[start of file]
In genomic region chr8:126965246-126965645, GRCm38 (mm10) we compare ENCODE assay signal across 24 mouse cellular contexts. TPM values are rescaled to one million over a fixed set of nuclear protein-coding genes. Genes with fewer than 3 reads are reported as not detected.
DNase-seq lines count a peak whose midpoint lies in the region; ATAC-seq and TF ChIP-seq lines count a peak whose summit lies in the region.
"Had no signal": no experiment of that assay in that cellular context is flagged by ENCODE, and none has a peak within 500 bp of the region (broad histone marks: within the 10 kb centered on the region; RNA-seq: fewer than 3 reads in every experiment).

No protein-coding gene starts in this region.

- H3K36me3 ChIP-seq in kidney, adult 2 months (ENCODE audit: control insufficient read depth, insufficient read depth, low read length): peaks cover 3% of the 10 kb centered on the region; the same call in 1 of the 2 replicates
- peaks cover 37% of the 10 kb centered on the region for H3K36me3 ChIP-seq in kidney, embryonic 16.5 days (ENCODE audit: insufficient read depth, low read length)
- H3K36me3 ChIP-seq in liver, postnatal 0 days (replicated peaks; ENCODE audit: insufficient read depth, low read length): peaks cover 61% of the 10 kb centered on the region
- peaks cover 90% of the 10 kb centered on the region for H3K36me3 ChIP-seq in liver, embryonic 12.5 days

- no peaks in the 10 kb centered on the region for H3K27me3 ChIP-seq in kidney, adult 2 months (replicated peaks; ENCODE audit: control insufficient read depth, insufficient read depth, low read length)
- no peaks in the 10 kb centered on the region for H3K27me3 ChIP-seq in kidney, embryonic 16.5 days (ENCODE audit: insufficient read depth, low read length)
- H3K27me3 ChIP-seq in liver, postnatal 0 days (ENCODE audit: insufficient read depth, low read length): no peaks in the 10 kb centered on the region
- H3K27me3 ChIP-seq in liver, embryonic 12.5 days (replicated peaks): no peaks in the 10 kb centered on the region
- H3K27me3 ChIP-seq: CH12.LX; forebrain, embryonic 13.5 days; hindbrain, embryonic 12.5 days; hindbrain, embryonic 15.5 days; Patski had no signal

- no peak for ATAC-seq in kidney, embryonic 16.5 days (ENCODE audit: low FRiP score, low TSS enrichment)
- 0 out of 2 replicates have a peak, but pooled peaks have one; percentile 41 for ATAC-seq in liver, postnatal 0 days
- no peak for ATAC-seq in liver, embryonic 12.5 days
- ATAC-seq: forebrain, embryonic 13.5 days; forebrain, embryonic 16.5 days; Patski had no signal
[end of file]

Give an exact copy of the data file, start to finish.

In genomic region chr8:126965246-126965645, GRCm38 (mm10) we compare ENCODE assay signal across 24 mouse cellular contexts. TPM values are rescaled to one million over a fixed set of nuclear protein-coding genes. Genes with fewer than 3 reads are reported as not detected.
DNase-seq lines count a peak whose midpoint lies in the region; ATAC-seq and TF ChIP-seq lines count a peak whose summit lies in the region.
"Had no signal": no experiment of that assay in that cellular context is flagged by ENCODE, and none has a peak within 500 bp of the region (broad histone marks: within the 10 kb centered on the region; RNA-seq: fewer than 3 reads in every experiment).

No protein-coding gene starts in this region.

- H3K36me3 ChIP-seq in kidney, adult 2 months (ENCODE audit: control insufficient read depth, insufficient read depth, low read length): peaks cover 3% of the 10 kb centered on the region; the same call in 1 of the 2 replicates
- peaks cover 37% of the 10 kb centered on the region for H3K36me3 ChIP-seq in kidney, embryonic 16.5 days (ENCODE audit: insufficient read depth, low read length)
- H3K36me3 ChIP-seq in liver, postnatal 0 days (replicated peaks; ENCODE audit: insufficient read depth, low read length): peaks cover 61% of the 10 kb centered on the region
- peaks cover 90% of the 10 kb centered on the region for H3K36me3 ChIP-seq in liver, embryonic 12.5 days

- no peaks in the 10 kb centered on the region for H3K27me3 ChIP-seq in kidney, adult 2 months (replicated peaks; ENCODE audit: control insufficient read depth, insufficient read depth, low read length)
- no peaks in the 10 kb centered on the region for H3K27me3 ChIP-seq in kidney, embryonic 16.5 days (ENCODE audit: insufficient read depth, low read length)
- H3K27me3 ChIP-seq in liver, postnatal 0 days (ENCODE audit: insufficient read depth, low read length): no peaks in the 10 kb centered on the region
- H3K27me3 ChIP-seq in liver, embryonic 12.5 days (replicated peaks): no peaks in the 10 kb centered on the region
- H3K27me3 ChIP-seq: CH12.LX; forebrain, embryonic 13.5 days; hindbrain, embryonic 12.5 days; hindbrain, embryonic 15.5 days; Patski had no signal

- no peak for ATAC-seq in kidney, embryonic 16.5 days (ENCODE audit: low FRiP score, low TSS enrichment)
- 0 out of 2 replicates have a peak, but pooled peaks have one; percentile 41 for ATAC-seq in liver, postnatal 0 days
- no peak for ATAC-seq in liver, embryonic 12.5 days
- ATAC-seq: forebrain, embryonic 13.5 days; forebrain, embryonic 16.5 days; Patski had no signal